Last week, legislators had to meet one of the most important legislative deadlines of the year. In order for a bill to stay alive in the legislative process, it had to be approved in its House of origin by last Thursday. Bills not receiving a vote are no longer eligible for additional consideration. A bill sponsored in the House of Representatives had to win approval of the House, and a bill originally sponsored in the Senate must have been approved by the Senate.
Shortly before the deadline, the House approved legislation to reduce and potentially eliminate the state’s income tax. The proposal has survived the deadline and is still evolving as the session progresses.
You have probably read the various benefits of scaling back the state income tax until it is no longer needed. These include the obvious economic benefits that will increase the state’s tax base and lower
the tax burden on the individual citizen. It is important to note these types of facts; however, some of the most attractive components of eliminating the state tax are often overlooked.
With the elimination of the income tax, the entire component of state government dedicated to enforcing the income tax and all of the associated elements will no longer be necessary. Income tax policy is a very complicated matter and the related costs to the citizens is substantial. The cost to fund the tax compliance and enforcement departments is obvious. Every time politicians change tax credit policy, add a new tax and reporting requirement such as the recently constituted Business Activity Tax, or just change tax policy, the cost to the taxpayer goes up because the bureaucracy must enforce these mandates.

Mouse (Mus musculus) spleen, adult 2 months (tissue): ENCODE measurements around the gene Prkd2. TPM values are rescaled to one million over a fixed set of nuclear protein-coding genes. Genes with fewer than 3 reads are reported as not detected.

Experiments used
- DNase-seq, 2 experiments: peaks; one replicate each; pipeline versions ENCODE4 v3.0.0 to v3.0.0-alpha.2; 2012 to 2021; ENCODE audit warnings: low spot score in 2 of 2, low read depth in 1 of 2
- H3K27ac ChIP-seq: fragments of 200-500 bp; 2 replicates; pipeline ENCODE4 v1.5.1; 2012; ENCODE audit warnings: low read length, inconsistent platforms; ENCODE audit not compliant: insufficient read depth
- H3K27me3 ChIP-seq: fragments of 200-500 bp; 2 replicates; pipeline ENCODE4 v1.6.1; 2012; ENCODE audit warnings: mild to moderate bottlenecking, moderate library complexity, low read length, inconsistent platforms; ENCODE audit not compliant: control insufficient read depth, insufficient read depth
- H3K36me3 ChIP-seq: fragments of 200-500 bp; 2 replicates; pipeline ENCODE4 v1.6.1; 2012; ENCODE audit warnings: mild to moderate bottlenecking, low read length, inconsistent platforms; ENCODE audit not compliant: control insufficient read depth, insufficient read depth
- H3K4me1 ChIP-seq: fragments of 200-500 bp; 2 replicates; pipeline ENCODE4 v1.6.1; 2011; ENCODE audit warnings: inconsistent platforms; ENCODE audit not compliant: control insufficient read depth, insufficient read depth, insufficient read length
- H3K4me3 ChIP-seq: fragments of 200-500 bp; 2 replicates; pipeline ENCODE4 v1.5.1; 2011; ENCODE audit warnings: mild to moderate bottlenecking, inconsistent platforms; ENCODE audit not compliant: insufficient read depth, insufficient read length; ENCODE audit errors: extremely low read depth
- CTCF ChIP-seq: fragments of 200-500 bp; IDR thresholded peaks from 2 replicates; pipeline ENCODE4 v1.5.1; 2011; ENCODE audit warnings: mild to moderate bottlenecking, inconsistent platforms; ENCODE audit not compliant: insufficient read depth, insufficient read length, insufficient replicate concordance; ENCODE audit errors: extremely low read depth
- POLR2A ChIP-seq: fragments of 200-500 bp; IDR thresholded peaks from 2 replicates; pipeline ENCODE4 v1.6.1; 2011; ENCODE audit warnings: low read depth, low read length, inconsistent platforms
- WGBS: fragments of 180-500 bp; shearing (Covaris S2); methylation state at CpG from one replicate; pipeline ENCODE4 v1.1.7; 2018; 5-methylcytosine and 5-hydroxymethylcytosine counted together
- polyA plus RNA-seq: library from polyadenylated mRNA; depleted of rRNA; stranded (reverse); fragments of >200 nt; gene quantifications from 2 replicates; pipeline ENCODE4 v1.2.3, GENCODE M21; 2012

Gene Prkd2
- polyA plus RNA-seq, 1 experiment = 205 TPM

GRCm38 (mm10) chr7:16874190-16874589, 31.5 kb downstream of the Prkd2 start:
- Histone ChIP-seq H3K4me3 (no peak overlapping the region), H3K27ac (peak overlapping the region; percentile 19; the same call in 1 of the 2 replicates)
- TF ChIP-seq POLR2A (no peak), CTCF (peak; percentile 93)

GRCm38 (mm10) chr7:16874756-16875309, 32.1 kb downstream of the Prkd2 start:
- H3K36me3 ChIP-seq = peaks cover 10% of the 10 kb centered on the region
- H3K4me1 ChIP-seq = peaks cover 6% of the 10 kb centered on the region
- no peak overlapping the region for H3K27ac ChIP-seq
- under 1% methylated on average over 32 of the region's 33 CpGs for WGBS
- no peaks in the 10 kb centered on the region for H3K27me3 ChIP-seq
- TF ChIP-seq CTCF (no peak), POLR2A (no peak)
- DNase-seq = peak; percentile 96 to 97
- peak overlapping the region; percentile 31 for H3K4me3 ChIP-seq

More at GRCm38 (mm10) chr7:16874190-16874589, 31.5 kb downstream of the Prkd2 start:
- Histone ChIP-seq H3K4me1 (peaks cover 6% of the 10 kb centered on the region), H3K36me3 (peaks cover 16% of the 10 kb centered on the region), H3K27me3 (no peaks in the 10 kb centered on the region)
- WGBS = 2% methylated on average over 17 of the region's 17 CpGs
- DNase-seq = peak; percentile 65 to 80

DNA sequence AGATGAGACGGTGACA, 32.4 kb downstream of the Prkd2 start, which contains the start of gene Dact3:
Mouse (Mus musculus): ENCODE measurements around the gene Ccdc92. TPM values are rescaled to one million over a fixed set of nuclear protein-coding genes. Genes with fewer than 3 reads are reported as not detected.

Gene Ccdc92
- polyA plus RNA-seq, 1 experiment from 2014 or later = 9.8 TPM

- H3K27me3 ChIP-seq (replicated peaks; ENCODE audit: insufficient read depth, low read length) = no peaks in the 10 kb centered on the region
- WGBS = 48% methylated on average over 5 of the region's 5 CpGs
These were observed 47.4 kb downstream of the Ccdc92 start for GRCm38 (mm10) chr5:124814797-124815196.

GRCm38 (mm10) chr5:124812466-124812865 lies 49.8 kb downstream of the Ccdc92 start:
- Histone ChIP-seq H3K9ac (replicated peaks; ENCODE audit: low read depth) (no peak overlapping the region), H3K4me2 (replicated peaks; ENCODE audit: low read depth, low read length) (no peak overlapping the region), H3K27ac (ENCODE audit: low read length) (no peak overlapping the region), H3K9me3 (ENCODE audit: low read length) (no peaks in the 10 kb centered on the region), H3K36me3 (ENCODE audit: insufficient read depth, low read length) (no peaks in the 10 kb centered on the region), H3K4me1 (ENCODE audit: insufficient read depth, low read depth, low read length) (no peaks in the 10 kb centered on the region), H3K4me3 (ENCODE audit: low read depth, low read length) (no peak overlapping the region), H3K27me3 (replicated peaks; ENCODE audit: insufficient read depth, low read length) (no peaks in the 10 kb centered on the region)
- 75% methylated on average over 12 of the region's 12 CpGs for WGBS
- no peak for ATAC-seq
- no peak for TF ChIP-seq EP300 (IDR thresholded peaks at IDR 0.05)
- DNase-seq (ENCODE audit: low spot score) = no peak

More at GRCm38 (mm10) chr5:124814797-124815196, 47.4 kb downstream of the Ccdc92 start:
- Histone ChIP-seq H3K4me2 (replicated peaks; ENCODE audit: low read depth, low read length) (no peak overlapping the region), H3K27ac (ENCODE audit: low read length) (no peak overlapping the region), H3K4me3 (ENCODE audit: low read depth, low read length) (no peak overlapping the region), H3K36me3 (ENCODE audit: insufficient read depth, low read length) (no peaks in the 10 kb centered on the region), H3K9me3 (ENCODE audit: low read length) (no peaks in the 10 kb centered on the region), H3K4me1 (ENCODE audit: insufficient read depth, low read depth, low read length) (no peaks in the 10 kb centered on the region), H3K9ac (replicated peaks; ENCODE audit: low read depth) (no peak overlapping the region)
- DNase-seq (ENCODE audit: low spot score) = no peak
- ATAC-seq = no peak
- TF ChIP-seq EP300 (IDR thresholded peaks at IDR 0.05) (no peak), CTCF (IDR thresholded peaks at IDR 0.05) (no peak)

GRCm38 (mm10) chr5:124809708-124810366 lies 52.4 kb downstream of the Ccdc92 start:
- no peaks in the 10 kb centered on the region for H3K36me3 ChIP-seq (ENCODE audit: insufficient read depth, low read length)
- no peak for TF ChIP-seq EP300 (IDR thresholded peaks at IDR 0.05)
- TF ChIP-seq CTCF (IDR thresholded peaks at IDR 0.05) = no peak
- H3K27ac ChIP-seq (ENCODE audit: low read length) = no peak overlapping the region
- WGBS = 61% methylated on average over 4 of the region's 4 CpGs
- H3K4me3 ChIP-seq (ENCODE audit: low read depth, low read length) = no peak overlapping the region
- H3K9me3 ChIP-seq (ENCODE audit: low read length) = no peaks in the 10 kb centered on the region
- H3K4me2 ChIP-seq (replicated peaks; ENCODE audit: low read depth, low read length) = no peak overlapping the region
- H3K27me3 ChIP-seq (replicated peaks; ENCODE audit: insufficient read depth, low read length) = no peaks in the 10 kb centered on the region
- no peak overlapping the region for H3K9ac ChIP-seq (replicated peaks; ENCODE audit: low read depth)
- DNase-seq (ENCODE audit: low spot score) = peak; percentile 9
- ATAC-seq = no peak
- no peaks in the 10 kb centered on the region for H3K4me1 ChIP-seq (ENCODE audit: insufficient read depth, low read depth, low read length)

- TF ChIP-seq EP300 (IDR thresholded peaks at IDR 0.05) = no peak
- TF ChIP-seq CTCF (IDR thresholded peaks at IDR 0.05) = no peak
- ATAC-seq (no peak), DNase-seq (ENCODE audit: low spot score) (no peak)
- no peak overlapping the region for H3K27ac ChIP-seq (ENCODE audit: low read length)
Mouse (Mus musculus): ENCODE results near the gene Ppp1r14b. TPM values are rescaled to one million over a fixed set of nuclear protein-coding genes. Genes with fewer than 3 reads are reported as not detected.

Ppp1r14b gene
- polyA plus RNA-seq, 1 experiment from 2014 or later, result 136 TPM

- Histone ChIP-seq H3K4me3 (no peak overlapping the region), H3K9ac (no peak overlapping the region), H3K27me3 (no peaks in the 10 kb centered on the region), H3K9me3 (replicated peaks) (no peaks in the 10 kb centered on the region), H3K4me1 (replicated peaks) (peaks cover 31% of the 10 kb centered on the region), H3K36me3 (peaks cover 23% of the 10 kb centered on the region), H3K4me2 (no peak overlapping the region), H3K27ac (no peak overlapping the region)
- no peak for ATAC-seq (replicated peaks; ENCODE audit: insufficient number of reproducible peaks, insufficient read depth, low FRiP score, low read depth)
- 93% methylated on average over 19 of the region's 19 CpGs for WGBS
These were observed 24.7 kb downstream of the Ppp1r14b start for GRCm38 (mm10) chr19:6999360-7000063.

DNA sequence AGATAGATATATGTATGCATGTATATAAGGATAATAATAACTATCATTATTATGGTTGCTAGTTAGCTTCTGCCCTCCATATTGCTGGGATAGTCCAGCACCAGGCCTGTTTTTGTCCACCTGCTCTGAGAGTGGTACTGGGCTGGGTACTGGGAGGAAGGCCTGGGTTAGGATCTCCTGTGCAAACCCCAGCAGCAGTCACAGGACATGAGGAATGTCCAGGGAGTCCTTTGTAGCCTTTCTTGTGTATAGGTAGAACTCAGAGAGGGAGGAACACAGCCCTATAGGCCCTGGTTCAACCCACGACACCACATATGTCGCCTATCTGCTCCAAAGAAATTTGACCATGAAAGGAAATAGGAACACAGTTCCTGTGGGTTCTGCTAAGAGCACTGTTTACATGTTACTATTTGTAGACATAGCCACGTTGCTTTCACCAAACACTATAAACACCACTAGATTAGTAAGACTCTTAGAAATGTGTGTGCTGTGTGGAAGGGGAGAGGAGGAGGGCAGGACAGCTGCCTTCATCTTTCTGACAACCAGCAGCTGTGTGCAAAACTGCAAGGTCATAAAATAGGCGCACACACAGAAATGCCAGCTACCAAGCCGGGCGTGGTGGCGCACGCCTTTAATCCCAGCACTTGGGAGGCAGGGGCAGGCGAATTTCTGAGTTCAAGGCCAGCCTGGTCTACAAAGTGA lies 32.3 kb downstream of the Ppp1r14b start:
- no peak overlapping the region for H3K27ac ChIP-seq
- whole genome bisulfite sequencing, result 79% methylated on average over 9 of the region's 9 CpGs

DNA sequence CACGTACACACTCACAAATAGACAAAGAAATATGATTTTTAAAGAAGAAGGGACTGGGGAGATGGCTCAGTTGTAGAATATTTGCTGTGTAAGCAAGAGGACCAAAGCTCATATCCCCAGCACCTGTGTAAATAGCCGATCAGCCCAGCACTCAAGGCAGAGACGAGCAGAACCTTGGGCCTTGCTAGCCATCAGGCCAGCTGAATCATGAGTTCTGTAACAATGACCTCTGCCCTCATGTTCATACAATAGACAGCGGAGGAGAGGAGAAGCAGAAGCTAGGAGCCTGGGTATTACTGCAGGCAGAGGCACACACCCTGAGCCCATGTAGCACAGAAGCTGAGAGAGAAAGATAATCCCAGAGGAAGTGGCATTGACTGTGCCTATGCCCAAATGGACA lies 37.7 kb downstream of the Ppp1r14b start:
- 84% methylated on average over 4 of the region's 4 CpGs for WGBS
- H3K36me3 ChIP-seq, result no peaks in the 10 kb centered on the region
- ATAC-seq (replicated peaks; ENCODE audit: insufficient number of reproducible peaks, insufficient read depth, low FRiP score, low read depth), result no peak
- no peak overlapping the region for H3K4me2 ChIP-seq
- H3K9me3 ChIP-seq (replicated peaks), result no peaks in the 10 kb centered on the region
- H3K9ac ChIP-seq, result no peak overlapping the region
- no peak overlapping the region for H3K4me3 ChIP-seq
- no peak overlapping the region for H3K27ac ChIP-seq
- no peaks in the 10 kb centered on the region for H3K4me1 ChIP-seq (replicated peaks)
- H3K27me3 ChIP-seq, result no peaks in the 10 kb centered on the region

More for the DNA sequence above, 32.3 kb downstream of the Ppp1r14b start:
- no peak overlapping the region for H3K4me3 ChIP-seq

Worse still, politicians use the tax code as a way to centrally manage the economy, thus picking the winners and losers in the free market. When politicians want to stop a free market activity, they tax it. When they want to encourage an activity, they use the tax code to subsidize it. This is one of the primary reasons lobbyists and special interests invest so heavily in politicians. They know that politicians control the income tax code and can use the tax code to reward those who can afford the influence. Taking away the income tax takes away the ability of politicians and special interests to manipulate and centrally manage the economy through the income tax code. This should result in a smaller, more ethical government.
The income tax also presents an unfortunate encroachment on the privacy of the taxpayer. Why should state government keep a database containing the details of the taxpayer’s private economic livelihood? Eliminating this tax means all of these personal details will no longer have to be submitted to and maintained of file with the state government.
These are just a few of the benefits to the taxpayer that will occur with the implementation of this important reform.
State Representative Jason Murphey
2300 North Lincoln Blvd
Oklahoma City, OK 73105
1(405) 557-7350 (Office)